Considering that we here at K&L have been importing the certified organic wines from Begude for some time now, you can bet we were thrilled with Jancis's little discovery. James and Catherine's bargain-priced pinot noir, chardonnay, and sauvignon blanc are perennial customer favorites, as well as beloved weeknight warriors for our saucy staff, so we're excited about the expanded bandwidth. Jancis managed to sniff out these values herself and she adds an important note regarding the value of the Begude pinot noir:

These Limoux hills are highly suitable for Pinot Noir, as was proved many years ago at Domaine de l'Aigle at Roquetaillade, now part of the Gérard Bertrand empire. For reasons that make no sense to me, the red wine grapes sanctioned for the Limoux appellation are not Pinot Noir but a mix of Bordeaux and Rhône grapes, which is presumably why red Limoux is a rather minor player on the world wine stage – and why this delicious Pinot Noir has to be sold as an IGP Haute Vallée de l'Aude. And therefore only $12.99!!!

The secret is out! You can get delicious and delicate Limoux pinot noir for less than fifteen bucks. But this information stays between you, Jancis, and us!

2014 Domaine Begude Pinot Noir ($12.99) - Limoux reds are known mostly for Bordeaux and Rhone varietal blends, rather than pinot noir, but don't let esoteric piece of information stand in your way! The Domaine Begude pinot noir is one of the most popular bargain reds we sell here at K&L and the crisp, clean cherry flavors are the perfect complement to the oncoming Fall season.

16 points Jancis Robinson: "Pale cherry red. Pale rim. Obviously a delicate touch in the winemaking. Light vegy spectrum of Pinot scents and very refreshing too. There's a good core of just-ripe fruit underneath. This is already a good drink and has no surplus fat nor sweetness. Appetising dry finish. Very fine tannins. Good stuff! And, even if not a long-term bet, likely to be VGV. This is one of those beautifully balanced, lightweight Pinots that should be drunk young and could certainly be drunk cellar cool.(JR)" (08/2015)

2014 Domaine Begude Chardonnay "Le Bel Ange" ($11.99) - The creamy and rounder flavor profile of the Begude chardonnay makes it the perfect crossover for California drinkers in search of everyday value. While thoroughly French in style, the richness of the aromas and the rounder fruit flavors on the palate should please fans of any style. For the price, it's hard to do much better than this.

16 points Jancis Robinson: "Nutty and creamy nose with baked apple on the palate. Good length, good balance – it’d be hard to find a classic French Chardonnay with a better quality-to-price ratio. GV (RH)" (05/2015)

 2014 Domaine Begude Sauvignon Blanc Pays d'Oc ($11.99) - Domaine Begude is a small, family-owned property located high in the foothills of the Pyrenees in the Limoux region of the Languedoc. The long, cool growing season lends itself perfectly to the production of crisp and delicate wines, and this Sauvignon Blanc is no exception. More in the style of a Loire Valley Sancerre, with its fine, mineral-laden nose and fresh citrus fruits on the palate, this is the perfect accompaniment to grilled fish, oysters, or just by itself. Make this one your house white! Organically certified by Ecocert & NOP.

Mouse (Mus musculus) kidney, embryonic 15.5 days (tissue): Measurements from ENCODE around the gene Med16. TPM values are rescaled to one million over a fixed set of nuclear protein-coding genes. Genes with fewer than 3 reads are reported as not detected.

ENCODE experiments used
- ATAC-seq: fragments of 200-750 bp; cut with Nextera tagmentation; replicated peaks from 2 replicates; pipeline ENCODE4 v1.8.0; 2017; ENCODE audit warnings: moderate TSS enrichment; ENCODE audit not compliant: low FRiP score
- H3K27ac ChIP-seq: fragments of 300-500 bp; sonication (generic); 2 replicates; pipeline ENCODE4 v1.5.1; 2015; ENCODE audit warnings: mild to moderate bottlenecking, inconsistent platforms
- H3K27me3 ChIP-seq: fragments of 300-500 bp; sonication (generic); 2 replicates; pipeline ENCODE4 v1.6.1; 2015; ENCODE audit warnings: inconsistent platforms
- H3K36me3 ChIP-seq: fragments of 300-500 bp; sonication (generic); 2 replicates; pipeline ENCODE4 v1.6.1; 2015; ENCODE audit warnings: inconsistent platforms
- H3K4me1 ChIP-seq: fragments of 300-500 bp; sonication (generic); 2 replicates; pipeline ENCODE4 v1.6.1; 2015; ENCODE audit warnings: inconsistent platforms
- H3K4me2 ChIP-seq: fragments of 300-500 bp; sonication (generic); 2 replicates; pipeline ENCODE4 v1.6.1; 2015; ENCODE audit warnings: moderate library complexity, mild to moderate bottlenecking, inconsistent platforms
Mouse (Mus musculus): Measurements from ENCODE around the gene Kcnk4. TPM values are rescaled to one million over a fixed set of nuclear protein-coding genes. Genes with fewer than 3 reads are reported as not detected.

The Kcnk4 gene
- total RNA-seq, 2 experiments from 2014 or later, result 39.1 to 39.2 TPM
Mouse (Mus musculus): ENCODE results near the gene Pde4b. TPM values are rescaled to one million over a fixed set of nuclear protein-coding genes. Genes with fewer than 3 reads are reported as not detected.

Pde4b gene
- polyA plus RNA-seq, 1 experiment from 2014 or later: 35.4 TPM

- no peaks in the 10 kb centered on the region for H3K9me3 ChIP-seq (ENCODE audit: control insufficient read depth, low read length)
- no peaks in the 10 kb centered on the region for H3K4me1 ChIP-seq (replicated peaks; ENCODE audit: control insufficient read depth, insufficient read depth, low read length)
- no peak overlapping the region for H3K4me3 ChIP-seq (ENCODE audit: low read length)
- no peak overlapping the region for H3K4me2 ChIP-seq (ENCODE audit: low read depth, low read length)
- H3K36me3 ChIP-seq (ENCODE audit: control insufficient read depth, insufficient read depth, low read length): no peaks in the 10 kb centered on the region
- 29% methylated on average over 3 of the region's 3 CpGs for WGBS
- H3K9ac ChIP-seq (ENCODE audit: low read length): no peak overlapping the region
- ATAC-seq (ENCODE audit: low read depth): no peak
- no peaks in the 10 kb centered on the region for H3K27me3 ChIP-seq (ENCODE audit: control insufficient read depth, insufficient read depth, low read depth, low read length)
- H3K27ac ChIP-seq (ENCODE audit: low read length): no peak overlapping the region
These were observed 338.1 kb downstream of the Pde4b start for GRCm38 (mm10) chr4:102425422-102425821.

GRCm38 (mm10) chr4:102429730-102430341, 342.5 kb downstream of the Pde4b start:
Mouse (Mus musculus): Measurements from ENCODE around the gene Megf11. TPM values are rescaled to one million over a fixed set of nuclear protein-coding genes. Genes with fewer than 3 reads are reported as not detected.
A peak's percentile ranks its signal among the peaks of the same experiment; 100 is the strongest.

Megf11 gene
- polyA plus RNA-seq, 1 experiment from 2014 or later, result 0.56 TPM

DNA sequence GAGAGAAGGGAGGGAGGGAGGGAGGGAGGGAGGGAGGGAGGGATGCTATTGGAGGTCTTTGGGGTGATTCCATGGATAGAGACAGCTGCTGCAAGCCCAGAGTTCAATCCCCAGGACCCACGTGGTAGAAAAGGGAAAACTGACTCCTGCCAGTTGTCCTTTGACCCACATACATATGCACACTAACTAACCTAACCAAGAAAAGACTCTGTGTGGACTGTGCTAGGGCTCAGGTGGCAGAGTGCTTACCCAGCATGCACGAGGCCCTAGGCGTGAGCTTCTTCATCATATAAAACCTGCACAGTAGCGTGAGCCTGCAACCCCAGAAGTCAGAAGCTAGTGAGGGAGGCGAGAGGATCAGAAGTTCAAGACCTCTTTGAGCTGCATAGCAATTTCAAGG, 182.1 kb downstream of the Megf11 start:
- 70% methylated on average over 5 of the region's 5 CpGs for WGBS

-David Driscoll

Thursday
Oct152015

The King of the Off-Vintage

When you look at the biggest selling Bordeaux wines in the history of K&L—the bottles that customers came back to buy again, and again, and again—few of those coveted cuvées came from the most heralded of vintages. While we’ve sold countless bottles from the now legendary 2000 and 2005 harvests, and we continue to find great bargains from the back-to-back home runs of 2009 and 2010, it’s our success in the so-called "off-vintages" that sets K&L apart from other Bordeaux retailers. Any wine buyer can look at a score sheet, pick the best wines off that list, and place an order from a distributor. But only a veteran of the trade can make top selections based on a wine’s inherent quality, especially from vintages that don’t have nearly as much press.

We know K&L co-owner Clyde Beffa around these parts as “the king of Bordeaux”, but he’s known in the Mèdoc as “the king of the off-vintage” because of his reputation for (literally) sniffing out values where others did not. He's like a seasoned stock broker who trades in claret instead of shares. Two of the top-selling wines in the history of the store are the 1997 Langoa-Barton and Potensac—two over-achievers from an underrated year (just ask the 5,000+ K&L customers who are still pulling these gems from their cellar). Lately he's been setting his sights on the 2012 Bordeaux vintage—a harvest that seems to be ripe with classically-styled, under-the-radar gems, if not opulent fruit. If you're a stickler for the Robert Parker vintage report, try these modestly-priced 2012 selections and see what you think. Our staff was completely taken aback by both wines at a recent tasting event.

2012 Clos Saint Emilion Philippe, St-Emilion $12.99 - From the negociant: "A modern, fruity, luscious, fleshy, supple wine, with a vivid, elegant palate and loads of ripe fruit, silky tannins, and a long elegant finish. Taste over grilled steaks, game, or hard cheeses. Located between Libourne and Saint Emilion, not far from Ch. Laroze. The family Philippe has owned it for 4 generations and Jean-Claude and Nicole Philippe now run it. The wine became Grand Cru in 1995."

2012 Bel-Air, Pomerol $24.99 - Bel Air is an estate in the Pomerol region that has long been an insider's favorite for value-oriented quality. The 2012 is a total sleeper of the vintage, one that will be completely overshadowed by the incredible 2009 and 2010 vintages preceeding it. The wine shows delicate blackberry fruit with toasted oak and soft tannins that intregrate beautifully on the finish. This is a great bargain.

-David Driscoll